Einstein’s brain journey didn’t end when he died in 1955; it was initially ‘stolen’ by the pathologist that autopsied him, Thomas Harvey, who wanted to examine the brain and account for Einstein’s extraordinary thinking ability.

Harvey later got permission from Einstein’s family to keep the brain and use only for scientific research and publication in high standard journals.

Albert Einstein’s genius drew attention to his brain and irregularities between his brain, and that of an average human being has been used to support various ideas about correlations in neuroanatomy with general/mathematical intelligence.

4 Stillborn Conjoined Twins

Conjoined twins are very rare in nature; occurring in 1 in 200,000 live birth and have a mortality rate of 60% in all live birth, 35% of the live birth die within 48 hours after delivery.

It is no surprise that the conjoined twins above were stillborn, like many others. They were found in a medical school closet by the staff, and the school donated it to Mütter Museum.

The conjoined twin is the thoracopagus type, joined in the upper torso, and shares the same heart. Statistics show that 40% of all conjoined twins are of this type; thoracopagus, and they are the most common of all the conjoined twins.

Twins joined at the skull but separated at the body; craniopagus is the rarest of all the conjoined twins, accounting for about 6% of the conjoined twins.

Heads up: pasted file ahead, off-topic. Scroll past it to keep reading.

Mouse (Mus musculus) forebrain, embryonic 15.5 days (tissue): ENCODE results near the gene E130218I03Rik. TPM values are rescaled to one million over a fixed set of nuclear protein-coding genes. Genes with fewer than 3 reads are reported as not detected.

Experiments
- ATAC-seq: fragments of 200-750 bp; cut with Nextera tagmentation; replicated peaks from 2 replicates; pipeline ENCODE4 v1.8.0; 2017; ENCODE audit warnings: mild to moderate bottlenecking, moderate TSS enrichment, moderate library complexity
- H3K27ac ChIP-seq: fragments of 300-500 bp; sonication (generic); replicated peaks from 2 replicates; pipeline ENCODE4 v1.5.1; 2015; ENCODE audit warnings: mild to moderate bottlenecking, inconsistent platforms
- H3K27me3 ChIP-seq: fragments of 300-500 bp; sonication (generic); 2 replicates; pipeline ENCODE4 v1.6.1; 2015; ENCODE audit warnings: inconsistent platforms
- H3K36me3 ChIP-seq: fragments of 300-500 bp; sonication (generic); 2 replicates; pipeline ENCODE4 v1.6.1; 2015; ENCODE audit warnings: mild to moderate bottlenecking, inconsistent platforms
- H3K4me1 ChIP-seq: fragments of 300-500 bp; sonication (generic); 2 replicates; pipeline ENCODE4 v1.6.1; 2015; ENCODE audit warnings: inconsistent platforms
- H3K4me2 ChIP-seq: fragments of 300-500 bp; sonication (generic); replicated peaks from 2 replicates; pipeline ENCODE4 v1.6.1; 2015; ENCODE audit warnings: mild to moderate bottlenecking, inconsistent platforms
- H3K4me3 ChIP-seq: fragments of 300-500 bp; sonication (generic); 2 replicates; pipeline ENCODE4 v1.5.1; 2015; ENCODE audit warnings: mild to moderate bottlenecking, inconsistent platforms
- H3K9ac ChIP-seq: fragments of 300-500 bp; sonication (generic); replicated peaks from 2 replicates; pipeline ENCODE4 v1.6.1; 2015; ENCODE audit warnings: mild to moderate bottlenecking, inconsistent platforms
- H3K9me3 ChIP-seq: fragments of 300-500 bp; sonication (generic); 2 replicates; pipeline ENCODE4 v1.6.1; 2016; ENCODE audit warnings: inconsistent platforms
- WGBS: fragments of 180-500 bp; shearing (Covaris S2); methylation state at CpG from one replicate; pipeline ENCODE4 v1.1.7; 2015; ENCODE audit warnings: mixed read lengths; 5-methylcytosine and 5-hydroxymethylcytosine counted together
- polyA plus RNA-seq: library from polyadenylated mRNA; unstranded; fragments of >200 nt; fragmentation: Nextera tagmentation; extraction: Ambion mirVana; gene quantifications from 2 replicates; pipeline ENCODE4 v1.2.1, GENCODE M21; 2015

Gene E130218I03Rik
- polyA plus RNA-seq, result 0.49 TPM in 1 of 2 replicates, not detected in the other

There are two causes of conjoined twins; the first is that a single fertilized egg does not fully split during the process of forming identical twins.

The second is that a fusion of two fertilized eggs occurs earlier in development. Although conjoined twinning has not been linked to any environmental or genetic cause, they occur so rarely it has not been possible to draw firm conclusions.

5 Giant Megacolon

The subject identified only as J.W was 29 years old when he died but has always complained of constipation and irregular bowel movement.

At dead, the colon contained almost 40 pounds (18kg) of human feces and has ballooned so much that the subject had a protruding belly.

There was no official diagnosis for his condition as at then, but it was later discovered to be Congenital Aganglionic Megacolon or Hirschsprung’s disease. A condition in which the nerve part of the colon fails to develop, making it difficult for waste to move to the rectum.

The subject was healthy for most of his infanthood except for irregular bowel movement and a large abdomen, and by the age of 16, he would go one month without any bowel movement.

He regularly complained of constipation, and at age 20, he was exhibited as the ‘balloon man’ or ‘windbag’ at dime museum. He would later die of the condition and was found dead in the bathroom, attempting bowel movement.

6 74-Pound Ovarian Cyst

This ovarian cyst was donated by W. L Atlee in 1865 after been surgically removed from Miss S. W in the same year.  The ovarian cyst weighed 74 pounds (34kg) at removal and posed extreme difficulties to the subject.

The cyst caused extreme pelvic pain and acute problems relating to the displacement of internal organs. Before removal, the surgeon W. L Atlee described the subject’s condition and the tumor ‘…such an immense mass it was, and so small and emaciated was the woman, that [it was the] cutting away the patient from the tumor.’

Although the post-operation condition of the subject cannot be determined, the surgeon had a low mortality rate, so there is a high chance that the subject survived the surgery.

An ovarian cyst is a fluid-filled sac within the ovary, which can cause mild abdominal pain, uterine bleeding, nausea and vomiting, etc. the size of the cyst can sometimes cause extreme pain. In such cases, it needs to be surgically removed.

7 Soap Lady